Press one of the expand buttons to see the full text of an article. Later press collapse to revert to the original form. The buttons below expand or collapse all articles.



Dracula Protects Baby

October 21, 2007 permalink

Nebraska baby Joel Anaya was forcibly taken from parents Josue and Mary Anaya for mandatory blood tests. The parents opposed the action on religious grounds. In the photographs neither parent appears to be of African descent, so the sickle cell test was superfluous. Instead of taking the baby for the few minutes required for the test, the state kept him for six days, interfering with breastfeeding.

Child protectors love the cases where they appear to be providing real help to a child, and publish them with real names notwithstanding confidentiality laws. In the more common cases where they harm a child with a parentectomy, they keep the case secret and threaten anyone contemplating publishing the facts.



Wednesday, October 17, 2007

Blood test done on Omaha baby, but fight isn't over


Joel Anaya with mother Mary
Six-week-old Joel Anaya with his mother, Mary, who said she would continue to press for an exception to state-mandated blood testing.

Baby Joel Anaya was welcomed home Tuesday into his mother's arms. And his father's arms. And his sister's. And his brother's. And another sister's. And another brother's.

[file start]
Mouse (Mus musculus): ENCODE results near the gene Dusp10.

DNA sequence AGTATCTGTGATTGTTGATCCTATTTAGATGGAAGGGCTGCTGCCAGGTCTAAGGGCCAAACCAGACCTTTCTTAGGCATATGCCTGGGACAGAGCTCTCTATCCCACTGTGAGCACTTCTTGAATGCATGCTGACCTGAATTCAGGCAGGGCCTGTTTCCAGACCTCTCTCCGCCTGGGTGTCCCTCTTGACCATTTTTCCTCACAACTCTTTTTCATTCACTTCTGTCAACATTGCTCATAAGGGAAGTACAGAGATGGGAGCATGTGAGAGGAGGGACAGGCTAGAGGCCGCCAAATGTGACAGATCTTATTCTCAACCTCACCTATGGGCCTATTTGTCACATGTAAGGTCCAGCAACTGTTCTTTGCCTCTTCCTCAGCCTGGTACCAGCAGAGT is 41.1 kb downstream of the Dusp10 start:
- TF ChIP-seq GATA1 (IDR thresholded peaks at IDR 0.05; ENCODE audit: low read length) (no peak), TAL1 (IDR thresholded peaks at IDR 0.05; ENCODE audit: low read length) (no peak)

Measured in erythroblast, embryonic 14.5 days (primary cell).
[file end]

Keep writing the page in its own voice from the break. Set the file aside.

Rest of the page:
In fact, all nine of Joel's siblings held, kissed or otherwise fawned over the 6-week-old brother they hadn't seen since he was whisked into foster care last week.

"Finally, he's home," said older brother John Anaya. "He should have never left."

The family of 12 piled onto a small couch for a photograph of the happy moment, with the baby in the center. Not having Joel "has been very stressful for the family," said Josue Anaya, their father.

Despite the objections of Josue Anaya and his wife, Mary, Joel's blood was drawn Friday and screened for medical conditions, as required by state law. The tests screen for a variety of conditions, including cystic fibrosis and sickle cell disease, which could lead to mental retardation or death.

Joel had been in state custody since Oct. 10 when a petition was filed in Douglas County Juvenile Court alleging the Anayas put their son at risk by not having him screened.

Following a court order, Joel remained in foster care until the preliminary test results were received Tuesday and showed the baby was not predisposed to any of the disorders, the Anayas' attorney said. The Anayas then were reunited with their son, and prosecutors dismissed the case.

Joel's parents say they object to the blood withdrawal because of their religious beliefs and conscience. They believe in certain Scriptures that say life is in the blood.

Anaya family
Joel Anaya, 6 weeks old, is cuddled by his mother, Mary, who is also holding Justus, 23 months. Patting Joel's face is Rosa, 4. James, 8, is at left. Juda, 10, is at right. The family reunion also included father Josue and the five other children.

Attorney Jeff Downing, who represents the Anayas, said it was appalling that Joel's blood was drawn before the Anayas had an opportunity to appeal the judge's decision.